WEBSITE DESIGN | USER EXPERIENCE DESIGN | RESPONSIVE DESIGN
Within 5 seconds of landing on your website, can your visitors determine what your company does? Could users easily navigate to the blog if they need to? Is the layout of your pricing easy to understand? Do you have an extremely high bounce rate?
If you're finding yourself answering ‘no’ to these questions, it might be time to take a hard look at the way you’ve been designing and optimizing your website.
A website can’t simply succeed by excelling in limited aspects (such as solely design or content). It needs to have a design that feeds into your website's user experience, functionality, and appropriately complements your content.
Your website also needs to clearly communicate with your audience what you do, why you do it, and who you do it for. It's easy to get caught up with how great you are as a business, that you forget to make sure we are addressing core concerns your audience has first and foremost.
So, what do you need to know to start improving your web design?
To answer that, here are 14 website tips to ensure that you're going in the right direction in your redesign and are assuring you aren't turning visitors away.
14 Tips for Improving Your Web Design
1. Have a Plan
Don't just start designing your website. To ensure that your website is effectively meeting the needs of your visitors you need to map out your buyer's journey from the first time they visit your website to the moment they become a customer.
What pages are they going to view, what content are they going to read, and what offers are they going to convert on? Understanding this will help you design a site that helps nurture leads through the sales funnel.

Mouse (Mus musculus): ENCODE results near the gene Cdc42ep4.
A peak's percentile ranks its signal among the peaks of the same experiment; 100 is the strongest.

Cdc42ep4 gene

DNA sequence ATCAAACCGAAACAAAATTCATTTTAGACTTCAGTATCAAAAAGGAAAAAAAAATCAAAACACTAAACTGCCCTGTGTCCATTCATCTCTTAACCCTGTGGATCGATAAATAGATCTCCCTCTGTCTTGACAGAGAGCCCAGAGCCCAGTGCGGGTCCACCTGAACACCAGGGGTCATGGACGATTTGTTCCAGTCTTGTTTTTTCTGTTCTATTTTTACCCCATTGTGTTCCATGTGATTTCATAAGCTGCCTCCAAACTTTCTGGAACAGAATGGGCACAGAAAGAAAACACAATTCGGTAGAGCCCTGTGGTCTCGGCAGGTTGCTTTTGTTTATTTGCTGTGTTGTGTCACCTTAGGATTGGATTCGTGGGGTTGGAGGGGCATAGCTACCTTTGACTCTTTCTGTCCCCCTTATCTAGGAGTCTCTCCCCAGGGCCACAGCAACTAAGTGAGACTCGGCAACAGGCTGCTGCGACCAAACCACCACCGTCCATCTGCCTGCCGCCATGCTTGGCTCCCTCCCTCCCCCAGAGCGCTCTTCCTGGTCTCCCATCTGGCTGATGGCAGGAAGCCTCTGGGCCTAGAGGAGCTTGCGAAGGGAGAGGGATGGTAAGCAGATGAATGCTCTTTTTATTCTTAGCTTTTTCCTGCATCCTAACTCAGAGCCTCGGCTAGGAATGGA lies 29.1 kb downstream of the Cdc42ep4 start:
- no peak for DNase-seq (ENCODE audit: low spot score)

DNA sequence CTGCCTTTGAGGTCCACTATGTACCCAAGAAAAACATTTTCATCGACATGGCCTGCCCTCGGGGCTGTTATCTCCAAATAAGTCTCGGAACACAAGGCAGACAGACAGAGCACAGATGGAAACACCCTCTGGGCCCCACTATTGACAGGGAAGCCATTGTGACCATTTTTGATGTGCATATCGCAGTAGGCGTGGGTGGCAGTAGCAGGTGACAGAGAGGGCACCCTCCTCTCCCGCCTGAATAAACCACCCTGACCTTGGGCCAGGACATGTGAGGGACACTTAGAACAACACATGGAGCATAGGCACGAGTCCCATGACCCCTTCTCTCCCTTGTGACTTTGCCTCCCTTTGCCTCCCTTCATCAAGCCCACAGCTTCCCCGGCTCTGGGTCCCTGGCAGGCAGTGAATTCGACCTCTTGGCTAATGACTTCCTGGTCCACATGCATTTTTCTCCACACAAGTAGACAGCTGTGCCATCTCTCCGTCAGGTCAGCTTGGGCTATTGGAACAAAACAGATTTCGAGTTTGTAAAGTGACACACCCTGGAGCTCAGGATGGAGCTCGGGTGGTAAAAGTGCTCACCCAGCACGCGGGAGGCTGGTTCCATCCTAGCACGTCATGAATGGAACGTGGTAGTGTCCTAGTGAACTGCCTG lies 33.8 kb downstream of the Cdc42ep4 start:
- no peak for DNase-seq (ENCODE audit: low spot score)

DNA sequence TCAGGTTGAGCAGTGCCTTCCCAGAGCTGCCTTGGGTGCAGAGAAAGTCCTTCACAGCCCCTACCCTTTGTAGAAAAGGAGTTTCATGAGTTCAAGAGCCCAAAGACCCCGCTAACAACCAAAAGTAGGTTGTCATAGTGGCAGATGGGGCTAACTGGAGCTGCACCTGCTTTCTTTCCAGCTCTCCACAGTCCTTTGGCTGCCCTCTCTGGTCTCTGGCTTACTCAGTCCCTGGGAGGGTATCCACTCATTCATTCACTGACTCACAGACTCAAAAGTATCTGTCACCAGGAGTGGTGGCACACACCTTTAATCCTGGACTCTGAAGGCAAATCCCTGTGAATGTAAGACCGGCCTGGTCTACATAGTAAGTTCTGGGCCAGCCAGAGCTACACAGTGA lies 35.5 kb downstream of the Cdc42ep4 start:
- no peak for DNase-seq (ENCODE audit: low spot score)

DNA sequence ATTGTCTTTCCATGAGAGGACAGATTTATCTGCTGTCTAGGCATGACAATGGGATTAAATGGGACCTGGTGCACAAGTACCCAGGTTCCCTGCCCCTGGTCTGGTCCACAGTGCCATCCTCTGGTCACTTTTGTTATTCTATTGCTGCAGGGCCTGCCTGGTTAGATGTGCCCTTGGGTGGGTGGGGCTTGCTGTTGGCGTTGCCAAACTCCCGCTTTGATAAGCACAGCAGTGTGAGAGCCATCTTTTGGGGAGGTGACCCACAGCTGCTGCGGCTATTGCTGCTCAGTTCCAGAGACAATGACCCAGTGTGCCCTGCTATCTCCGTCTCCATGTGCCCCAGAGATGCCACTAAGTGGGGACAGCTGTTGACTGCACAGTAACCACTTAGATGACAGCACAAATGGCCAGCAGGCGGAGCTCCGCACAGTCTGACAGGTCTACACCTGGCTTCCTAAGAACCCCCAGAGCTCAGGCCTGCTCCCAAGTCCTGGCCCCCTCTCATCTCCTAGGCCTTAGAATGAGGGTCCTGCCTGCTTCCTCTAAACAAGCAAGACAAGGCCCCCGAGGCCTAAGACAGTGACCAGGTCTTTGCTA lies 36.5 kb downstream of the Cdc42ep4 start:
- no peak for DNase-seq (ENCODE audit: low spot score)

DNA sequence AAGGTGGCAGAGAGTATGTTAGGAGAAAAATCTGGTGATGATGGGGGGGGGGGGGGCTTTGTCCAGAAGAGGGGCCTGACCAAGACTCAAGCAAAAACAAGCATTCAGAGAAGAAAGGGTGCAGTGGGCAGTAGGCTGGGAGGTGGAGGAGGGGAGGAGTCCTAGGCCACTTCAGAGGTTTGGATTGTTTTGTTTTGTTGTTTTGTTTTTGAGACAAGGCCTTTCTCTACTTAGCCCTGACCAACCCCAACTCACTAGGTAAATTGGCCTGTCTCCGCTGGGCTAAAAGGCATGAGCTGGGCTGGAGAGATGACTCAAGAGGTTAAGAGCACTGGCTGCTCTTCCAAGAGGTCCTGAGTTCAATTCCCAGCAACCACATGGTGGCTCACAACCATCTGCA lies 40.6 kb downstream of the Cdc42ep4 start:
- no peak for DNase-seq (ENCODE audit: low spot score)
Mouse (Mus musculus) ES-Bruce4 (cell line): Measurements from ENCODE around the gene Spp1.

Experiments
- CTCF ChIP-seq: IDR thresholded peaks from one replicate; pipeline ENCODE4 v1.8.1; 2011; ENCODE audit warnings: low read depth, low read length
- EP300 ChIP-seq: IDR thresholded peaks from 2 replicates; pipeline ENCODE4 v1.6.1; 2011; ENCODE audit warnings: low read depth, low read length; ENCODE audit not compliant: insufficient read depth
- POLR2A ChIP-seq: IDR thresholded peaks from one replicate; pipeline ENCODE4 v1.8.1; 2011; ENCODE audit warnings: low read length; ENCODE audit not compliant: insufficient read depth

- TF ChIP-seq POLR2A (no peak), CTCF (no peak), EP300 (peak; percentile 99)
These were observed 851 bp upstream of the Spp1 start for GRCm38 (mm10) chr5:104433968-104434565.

You want to design your website for the next step, not the final step. It's all about answering the right questions in the right order. This might be where context comes into play. Take what you already know about your current customers (or even interview them) and research how they went from a visitor to a customer. Then, use this data to map out your strategy.
2. Remove the Following From Your Website
Certain elements on your website are going to detract from the value and message you're trying to convey. Complicated animations, content that’s too long, stocky website images are just a few factors on the list.
With an audience that only has an attention span of 8 seconds, you need to create a first impression that easily gets the main points across. This should be done with short, powerful sections of content and applicable photographs/icons that are sectioned off by clear and concise headers.
If you’ve got those right, then review it and make sure it doesn’t contain jargon or ambiguous terminology. It only serves to muddy your content and confuse your users.